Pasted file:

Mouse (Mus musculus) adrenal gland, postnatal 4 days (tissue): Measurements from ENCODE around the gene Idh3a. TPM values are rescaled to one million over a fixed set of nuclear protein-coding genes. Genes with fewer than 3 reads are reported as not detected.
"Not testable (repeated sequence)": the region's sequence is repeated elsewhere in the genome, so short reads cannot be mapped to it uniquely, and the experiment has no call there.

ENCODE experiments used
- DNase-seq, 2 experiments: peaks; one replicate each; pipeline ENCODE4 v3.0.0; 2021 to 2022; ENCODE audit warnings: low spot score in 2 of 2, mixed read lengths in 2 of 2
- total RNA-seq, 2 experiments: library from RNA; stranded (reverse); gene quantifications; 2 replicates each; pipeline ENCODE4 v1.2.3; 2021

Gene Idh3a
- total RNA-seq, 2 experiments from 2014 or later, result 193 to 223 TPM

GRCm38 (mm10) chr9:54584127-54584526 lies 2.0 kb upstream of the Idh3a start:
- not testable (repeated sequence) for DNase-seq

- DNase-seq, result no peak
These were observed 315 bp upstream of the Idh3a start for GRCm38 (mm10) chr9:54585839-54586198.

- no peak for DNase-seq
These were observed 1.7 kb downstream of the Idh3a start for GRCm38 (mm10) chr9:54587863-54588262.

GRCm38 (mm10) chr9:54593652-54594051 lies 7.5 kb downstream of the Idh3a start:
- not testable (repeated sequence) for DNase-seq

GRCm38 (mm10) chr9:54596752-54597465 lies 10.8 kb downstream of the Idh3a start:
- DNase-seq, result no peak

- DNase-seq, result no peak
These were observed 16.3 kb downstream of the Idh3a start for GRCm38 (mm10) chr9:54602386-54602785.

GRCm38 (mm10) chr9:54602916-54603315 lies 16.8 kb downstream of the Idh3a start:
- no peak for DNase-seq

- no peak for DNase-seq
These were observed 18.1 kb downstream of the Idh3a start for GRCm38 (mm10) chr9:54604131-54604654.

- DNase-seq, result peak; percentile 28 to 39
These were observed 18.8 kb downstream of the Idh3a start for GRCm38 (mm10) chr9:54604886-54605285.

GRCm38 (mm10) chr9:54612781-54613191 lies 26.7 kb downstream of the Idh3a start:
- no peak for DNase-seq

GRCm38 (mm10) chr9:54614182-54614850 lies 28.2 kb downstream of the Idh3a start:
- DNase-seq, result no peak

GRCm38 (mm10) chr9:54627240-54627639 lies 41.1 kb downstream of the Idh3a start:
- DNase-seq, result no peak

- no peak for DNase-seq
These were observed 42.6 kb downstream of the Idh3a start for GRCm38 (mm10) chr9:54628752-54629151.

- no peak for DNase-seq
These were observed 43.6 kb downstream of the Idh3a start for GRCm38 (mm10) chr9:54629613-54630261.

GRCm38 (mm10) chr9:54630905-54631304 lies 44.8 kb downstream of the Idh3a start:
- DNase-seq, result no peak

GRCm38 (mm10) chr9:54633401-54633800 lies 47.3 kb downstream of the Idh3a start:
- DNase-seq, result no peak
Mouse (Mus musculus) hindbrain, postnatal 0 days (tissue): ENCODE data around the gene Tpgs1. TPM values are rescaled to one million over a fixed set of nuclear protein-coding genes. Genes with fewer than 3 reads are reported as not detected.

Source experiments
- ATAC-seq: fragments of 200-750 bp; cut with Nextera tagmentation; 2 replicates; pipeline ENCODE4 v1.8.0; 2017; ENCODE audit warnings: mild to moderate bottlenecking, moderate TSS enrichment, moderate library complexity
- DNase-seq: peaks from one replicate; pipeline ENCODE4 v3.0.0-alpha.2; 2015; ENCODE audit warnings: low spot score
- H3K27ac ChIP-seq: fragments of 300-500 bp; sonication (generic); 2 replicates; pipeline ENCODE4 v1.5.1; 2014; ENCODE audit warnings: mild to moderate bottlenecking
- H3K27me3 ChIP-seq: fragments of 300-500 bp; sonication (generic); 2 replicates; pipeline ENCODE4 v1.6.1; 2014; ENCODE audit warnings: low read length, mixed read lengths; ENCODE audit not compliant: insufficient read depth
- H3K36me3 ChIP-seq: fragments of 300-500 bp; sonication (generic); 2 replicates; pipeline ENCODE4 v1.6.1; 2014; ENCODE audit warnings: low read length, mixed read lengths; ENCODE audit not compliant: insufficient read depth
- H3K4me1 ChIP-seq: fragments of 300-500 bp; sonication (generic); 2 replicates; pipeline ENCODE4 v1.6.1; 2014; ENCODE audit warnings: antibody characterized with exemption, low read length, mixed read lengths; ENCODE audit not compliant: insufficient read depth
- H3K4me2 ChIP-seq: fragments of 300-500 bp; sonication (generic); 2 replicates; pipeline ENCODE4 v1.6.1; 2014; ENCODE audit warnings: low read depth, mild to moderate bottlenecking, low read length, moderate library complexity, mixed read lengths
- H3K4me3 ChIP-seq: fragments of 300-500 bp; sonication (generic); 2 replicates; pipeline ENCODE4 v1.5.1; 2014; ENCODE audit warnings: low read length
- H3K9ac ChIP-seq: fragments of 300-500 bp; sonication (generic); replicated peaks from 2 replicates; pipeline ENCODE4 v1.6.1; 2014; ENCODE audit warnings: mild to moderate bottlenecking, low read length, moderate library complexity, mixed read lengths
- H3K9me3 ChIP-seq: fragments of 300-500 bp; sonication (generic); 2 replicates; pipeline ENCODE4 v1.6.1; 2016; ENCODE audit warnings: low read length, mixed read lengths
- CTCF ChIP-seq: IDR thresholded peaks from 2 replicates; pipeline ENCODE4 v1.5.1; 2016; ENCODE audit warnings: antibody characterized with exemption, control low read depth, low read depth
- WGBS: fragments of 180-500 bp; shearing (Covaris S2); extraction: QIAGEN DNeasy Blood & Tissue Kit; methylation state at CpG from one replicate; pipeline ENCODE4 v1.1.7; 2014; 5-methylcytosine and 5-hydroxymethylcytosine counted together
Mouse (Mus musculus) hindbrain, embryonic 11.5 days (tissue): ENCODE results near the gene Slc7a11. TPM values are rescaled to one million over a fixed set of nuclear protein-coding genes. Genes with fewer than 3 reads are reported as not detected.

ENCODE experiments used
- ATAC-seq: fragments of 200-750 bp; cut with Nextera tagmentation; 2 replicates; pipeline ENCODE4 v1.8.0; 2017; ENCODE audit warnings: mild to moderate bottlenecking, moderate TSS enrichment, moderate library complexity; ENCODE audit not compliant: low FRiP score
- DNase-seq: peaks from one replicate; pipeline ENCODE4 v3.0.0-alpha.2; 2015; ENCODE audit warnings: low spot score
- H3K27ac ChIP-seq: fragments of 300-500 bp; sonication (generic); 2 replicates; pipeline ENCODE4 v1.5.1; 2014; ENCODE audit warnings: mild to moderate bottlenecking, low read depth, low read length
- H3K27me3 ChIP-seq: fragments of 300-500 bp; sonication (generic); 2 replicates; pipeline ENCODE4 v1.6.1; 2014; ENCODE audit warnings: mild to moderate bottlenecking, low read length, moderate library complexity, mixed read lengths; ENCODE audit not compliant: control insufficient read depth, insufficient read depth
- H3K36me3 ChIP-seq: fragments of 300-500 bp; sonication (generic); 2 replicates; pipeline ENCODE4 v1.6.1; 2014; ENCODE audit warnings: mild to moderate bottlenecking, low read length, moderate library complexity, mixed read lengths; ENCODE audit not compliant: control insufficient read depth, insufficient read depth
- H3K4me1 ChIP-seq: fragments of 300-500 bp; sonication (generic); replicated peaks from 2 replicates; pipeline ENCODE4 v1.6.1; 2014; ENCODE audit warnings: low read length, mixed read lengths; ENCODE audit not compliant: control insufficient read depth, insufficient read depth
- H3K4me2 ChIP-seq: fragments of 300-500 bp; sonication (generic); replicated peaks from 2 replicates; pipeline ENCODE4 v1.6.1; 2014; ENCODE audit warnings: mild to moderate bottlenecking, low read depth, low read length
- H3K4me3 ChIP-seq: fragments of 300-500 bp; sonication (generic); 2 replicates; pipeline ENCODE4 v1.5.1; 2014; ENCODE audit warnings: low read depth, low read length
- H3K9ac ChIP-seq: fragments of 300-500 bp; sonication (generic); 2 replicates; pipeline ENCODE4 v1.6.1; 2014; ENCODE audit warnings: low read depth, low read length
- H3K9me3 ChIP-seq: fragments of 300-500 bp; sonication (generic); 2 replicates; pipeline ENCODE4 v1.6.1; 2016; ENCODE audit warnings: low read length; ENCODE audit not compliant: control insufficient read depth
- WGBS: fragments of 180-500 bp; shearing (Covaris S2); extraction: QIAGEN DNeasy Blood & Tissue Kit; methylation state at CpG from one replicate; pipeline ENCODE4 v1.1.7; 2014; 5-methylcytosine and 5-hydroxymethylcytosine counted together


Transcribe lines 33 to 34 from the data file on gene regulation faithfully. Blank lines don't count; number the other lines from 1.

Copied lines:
These were observed 42.6 kb downstream of the Idh3a start for GRCm38 (mm10) chr9:54628752-54629151.

- no peak for DNase-seq